Not Easy Being Green

The Carbon Crunch
How We’re Getting Climate Change Wrong—And How to Fix It
Dieter Helm
Yale University Press, $35, 273 pp.

Dieter Helm is an Oxford economist who has made a specialty of energy policy. A strong advocate for reducing emissions, he has been a participant at nearly all the international attempts to fashion responses to climate change. His book is scathing on the lack of progress, but his ire is directed as much at green politicians and advocates as at the Know-Nothings and deniers.

To begin with, Helm believes that climate-change scientists have damaged their case by pretending to more certainty than their models can support. The earth is clearly warming, a trend that correlates well with the increase of atmospheric carbon. But the earth has warmed and cooled dramatically in other eras, not always with visible carbon fluctuations. Since the sun is such a dynamic star, there is no simple way to separate out causes and effects. Helm believes that long-term climate outcomes caused by current trends could range from mildly disruptive to absolutely catastrophic, and that the chance of a truly awful outcome is high enough to warrant concerted action.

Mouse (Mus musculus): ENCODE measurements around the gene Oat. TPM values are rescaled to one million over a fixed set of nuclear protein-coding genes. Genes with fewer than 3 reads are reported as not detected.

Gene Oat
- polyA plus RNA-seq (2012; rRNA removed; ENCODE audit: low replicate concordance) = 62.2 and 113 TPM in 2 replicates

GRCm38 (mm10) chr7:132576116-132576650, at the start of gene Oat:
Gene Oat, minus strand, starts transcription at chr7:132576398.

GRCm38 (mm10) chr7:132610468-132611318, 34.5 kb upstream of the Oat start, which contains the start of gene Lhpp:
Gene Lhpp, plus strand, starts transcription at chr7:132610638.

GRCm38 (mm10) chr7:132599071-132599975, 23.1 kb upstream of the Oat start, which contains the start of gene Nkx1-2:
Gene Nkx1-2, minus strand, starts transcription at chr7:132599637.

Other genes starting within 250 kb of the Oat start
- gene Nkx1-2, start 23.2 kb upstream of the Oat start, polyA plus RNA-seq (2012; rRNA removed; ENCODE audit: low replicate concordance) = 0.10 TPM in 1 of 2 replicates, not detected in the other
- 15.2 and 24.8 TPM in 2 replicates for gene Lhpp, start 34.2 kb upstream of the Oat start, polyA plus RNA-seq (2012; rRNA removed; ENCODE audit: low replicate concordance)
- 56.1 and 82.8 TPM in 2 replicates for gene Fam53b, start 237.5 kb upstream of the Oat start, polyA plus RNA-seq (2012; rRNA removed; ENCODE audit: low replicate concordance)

In Helm’s view, virtually all emission reduction in the developed countries has been a sham. The Kyoto protocols focused on reducing the production of emissions, in which Europe, and now even the United States, appear to have made real progress. But those same countries have all the while been increasing their consumption of carbon...

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About the Author

Charles R. Morris, a Commonweal columnist, is the author of The Two Trillion Dollar Meltdown (Public Affairs), among other books, and is a fellow at the Century Foundation.